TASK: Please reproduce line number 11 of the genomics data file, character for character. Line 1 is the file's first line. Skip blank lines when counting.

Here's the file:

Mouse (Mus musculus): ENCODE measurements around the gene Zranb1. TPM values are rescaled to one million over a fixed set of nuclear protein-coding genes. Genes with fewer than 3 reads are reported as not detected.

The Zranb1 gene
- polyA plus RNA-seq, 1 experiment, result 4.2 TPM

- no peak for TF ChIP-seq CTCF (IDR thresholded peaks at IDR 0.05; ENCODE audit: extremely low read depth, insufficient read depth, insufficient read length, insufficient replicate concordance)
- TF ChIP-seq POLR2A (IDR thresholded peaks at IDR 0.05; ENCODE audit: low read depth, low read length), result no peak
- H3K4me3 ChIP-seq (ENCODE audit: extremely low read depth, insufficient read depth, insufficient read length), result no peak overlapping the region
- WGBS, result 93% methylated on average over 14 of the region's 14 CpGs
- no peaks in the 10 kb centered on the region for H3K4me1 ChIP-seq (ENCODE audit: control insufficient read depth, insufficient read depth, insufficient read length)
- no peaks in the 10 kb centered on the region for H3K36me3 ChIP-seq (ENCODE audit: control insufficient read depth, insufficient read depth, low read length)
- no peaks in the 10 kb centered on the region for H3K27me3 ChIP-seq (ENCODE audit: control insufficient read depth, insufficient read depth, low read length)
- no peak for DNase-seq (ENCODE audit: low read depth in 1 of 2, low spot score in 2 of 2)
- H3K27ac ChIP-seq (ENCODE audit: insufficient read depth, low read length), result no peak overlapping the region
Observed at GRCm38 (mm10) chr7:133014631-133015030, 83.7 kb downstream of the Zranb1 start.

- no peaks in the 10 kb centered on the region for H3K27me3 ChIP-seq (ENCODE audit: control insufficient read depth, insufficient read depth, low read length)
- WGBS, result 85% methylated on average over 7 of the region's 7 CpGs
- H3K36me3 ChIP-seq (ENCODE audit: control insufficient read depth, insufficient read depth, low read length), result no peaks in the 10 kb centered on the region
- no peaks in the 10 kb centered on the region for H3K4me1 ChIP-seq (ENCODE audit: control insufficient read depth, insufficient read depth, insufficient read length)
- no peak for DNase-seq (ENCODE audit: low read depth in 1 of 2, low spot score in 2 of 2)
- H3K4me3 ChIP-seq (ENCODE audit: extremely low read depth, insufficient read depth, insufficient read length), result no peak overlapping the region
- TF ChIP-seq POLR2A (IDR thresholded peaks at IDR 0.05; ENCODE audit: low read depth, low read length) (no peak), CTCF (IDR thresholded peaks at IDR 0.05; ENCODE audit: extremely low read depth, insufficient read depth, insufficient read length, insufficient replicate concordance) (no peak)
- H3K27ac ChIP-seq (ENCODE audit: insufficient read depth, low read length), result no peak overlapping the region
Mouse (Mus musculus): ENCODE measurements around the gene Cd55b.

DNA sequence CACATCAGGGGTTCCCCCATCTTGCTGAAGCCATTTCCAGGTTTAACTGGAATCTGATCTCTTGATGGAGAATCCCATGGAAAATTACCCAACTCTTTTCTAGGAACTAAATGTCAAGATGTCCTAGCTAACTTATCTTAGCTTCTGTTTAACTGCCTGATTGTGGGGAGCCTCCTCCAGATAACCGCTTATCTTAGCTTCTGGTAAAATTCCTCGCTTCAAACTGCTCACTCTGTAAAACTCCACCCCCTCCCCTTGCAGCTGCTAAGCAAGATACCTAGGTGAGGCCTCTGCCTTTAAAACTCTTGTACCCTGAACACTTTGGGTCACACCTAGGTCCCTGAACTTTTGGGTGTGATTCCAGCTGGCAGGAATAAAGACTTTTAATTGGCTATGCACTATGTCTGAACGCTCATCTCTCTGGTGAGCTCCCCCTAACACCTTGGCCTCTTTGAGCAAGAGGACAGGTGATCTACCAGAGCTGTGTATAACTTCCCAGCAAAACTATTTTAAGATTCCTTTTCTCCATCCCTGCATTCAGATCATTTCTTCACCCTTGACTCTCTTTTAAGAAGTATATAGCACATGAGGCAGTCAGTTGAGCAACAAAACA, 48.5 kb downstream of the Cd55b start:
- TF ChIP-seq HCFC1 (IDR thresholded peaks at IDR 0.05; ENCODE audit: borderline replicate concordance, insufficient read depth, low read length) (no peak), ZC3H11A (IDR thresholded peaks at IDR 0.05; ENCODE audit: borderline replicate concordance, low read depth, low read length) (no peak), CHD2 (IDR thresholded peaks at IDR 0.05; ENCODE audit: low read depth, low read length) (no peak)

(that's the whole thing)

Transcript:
- no peak for DNase-seq (ENCODE audit: low read depth in 1 of 2, low spot score in 2 of 2)